Doctors say that from a medical, standpoint, there is no research to suggest an age at which it is advisable to retire. Whether one should continue working depends on one’s physical and cognitive function, and the type and intensity of one’s work, they say.
Dr. Pang Wee Yang, a consultant who specializes in geriatric medicine at Khoo Teck Puat Hospital, says: “There is no reason to believe a person suddenly loses his ability to function effectively on the stroke of midnight on his or her 67th birthday.”
Associate Professor Reshma A. Merchant, head of National University Hospital’s division of geriatric medicine, notes that of people aged 65 to 69, only 3 percent are considered “frail” and 63 percent are considered “robust and healthy”. This is based on her research on the prevalence of frailty in the western region of Singapore. Of those aged 75 and older, only 9 percent are considered “frail”.
“A few of my patients continue to work in hawker centers and have remained relatively healthy in their 80s.”
One of them, in his 90s, even learned a new language, she adds.
Ms. Helen Lim, founder, and chief executive of Silver Spring, a job matching site for mature workers, says there are benefits to working beyond 80. “Working helps them keep dementia and loneliness at bay. More importantly, it gives them a sense of purpose and independence.”
Just as single-income families began to vanish in the last century, many of America’s elderly are now forgoing retirement for the same reason: They don’t have enough money. Rickety social safety nets, inadequate retirement savings plans, and sky-high health-care costs are all conspiring to make the concept of leaving the workforce something to be more feared than desired.
For the first time in 57 years, the participation rate in the labor force of retirement-age workers has cracked the 20 percent mark, according to a new report from money manager United Income (CQS).
As of February, the ranks of people aged 65 or older who are working or seeking paid work doubled from a low of 10 percent back in early 1985. The biggest spike in employment has gone to college-educated older workers; the share of all employees age 65 or older with at least an undergraduate degree is now 53 percent, up from 25 percent in 1985.
This rise of college-educated older workers has pushed the demographic’s inflation-adjusted income up to an average of $78,000, 63 percent higher than the $48,000 older folks brought home in 1985. By comparison, American workers below the age of 65 saw their average income rise by only 38 percent over the same period, to an average of $55,000. United Income’s calculations draw on recently released data from the Census Bureau and the Bureau of Labor Statistics (BLS).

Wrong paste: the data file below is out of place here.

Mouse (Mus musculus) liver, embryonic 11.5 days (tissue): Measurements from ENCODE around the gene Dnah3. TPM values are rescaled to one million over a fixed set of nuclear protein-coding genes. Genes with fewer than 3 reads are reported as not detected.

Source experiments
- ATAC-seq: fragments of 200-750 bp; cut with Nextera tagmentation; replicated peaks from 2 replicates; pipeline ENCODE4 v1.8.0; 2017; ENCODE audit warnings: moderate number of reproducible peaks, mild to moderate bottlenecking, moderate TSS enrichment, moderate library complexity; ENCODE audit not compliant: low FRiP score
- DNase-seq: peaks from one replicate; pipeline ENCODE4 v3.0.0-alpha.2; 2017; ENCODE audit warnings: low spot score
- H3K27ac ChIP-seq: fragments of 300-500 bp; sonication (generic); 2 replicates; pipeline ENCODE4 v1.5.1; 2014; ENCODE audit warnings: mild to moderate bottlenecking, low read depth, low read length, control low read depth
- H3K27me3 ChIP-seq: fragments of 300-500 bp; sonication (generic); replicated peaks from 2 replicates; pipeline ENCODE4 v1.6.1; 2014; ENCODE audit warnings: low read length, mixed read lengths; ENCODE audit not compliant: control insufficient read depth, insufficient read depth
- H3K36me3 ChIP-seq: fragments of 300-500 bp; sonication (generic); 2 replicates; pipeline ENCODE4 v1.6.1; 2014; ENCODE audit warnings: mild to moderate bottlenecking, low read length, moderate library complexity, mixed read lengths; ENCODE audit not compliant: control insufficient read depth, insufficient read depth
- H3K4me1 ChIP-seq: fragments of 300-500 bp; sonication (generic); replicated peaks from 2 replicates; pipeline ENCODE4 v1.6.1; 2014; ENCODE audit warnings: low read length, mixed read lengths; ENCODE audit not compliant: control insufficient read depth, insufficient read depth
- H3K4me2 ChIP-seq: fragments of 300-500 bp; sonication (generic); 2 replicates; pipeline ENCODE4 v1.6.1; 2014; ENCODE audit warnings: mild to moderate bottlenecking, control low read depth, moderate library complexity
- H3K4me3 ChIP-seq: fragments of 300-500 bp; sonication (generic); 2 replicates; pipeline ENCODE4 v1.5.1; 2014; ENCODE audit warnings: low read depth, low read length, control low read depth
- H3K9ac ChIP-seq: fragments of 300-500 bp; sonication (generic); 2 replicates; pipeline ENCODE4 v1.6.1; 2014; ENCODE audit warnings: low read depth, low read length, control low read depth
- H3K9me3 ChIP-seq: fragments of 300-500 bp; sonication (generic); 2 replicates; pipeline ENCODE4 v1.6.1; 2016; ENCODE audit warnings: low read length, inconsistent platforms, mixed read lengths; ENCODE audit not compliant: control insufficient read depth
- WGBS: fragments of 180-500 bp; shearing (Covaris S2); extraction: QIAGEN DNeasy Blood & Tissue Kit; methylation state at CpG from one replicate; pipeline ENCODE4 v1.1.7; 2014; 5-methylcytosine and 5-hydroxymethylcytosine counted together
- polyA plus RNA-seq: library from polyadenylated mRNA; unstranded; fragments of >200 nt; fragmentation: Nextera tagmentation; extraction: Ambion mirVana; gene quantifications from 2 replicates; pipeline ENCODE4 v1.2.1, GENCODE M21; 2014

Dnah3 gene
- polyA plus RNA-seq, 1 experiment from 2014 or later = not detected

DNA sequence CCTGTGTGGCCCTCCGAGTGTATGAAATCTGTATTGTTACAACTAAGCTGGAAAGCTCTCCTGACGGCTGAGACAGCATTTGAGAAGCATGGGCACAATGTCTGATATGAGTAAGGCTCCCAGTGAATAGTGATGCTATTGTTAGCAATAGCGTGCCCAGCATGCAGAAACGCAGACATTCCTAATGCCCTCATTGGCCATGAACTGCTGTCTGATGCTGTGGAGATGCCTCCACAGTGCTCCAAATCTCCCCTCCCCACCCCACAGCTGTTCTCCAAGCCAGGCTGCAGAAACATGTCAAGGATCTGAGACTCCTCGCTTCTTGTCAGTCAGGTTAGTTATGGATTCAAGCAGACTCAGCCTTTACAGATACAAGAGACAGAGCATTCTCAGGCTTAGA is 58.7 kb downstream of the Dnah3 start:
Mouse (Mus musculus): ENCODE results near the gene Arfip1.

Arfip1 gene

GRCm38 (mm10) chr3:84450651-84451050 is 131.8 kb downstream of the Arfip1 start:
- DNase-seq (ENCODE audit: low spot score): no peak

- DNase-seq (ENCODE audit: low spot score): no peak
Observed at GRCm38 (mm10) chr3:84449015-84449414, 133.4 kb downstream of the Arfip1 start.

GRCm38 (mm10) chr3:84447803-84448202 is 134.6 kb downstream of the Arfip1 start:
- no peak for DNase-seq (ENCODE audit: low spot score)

There’s a mismatch between older workers who need the income the most and those who are able to work and working, said Elizabeth Kelly, senior vice president of operations for United Income and a former special assistant to the president at the White House National Economic Council during the Obama administration.
“These are the more educated, wealthier individuals in better health who are continuing to work, but it’s probably their less-educated, working-class counterparts who need to work the most,” Kelly said.
The BLS expects the big wave of aging baby boomers to represent the strongest growth in the labor force participation rate through at least 2024. “By 2024, baby boomers will have reached ages 60 to 78,” a BLS report noted. “And some of them are expected to continue working even after they qualify for Social Security benefits.”
Retirement math is ugly, even for those who are seemingly well-off. Teresa Ghilarducci, an economics professor at the New School for Social Research, has estimated that Social Security replaces about 40 percent to 50 percent of one’s pre-retirement income. The general thinking is that people need around 80 percent of pre-retirement income to get by after they stop working. (Online retirement calculators can give a rough sense for what you need to save, and earn on savings, to get there.)
The typical worker in the bottom 50 percent of the income distribution, earning less than $40,000 a year, has no retirement savings. Those in the middle 40 percent of the income distribution, earning from $40,000 to $115,000, have a median amount of $60,000 saved, according to Ghilarducci’s research.
Workers in the top 10 percent of income distribution making more than $115,000, meanwhile, have a median amount of $200,000 saved. They, too, are woefully under-saved, although it’s worth noting that these calculations don’t include real estate and other tangible assets, or the chance of inheritance.
Ghilarducci’s rough estimate of what a typical college-educated professional must amass to retire fairly comfortably? “Over $1 million or 2.” No wonder more people are working longer.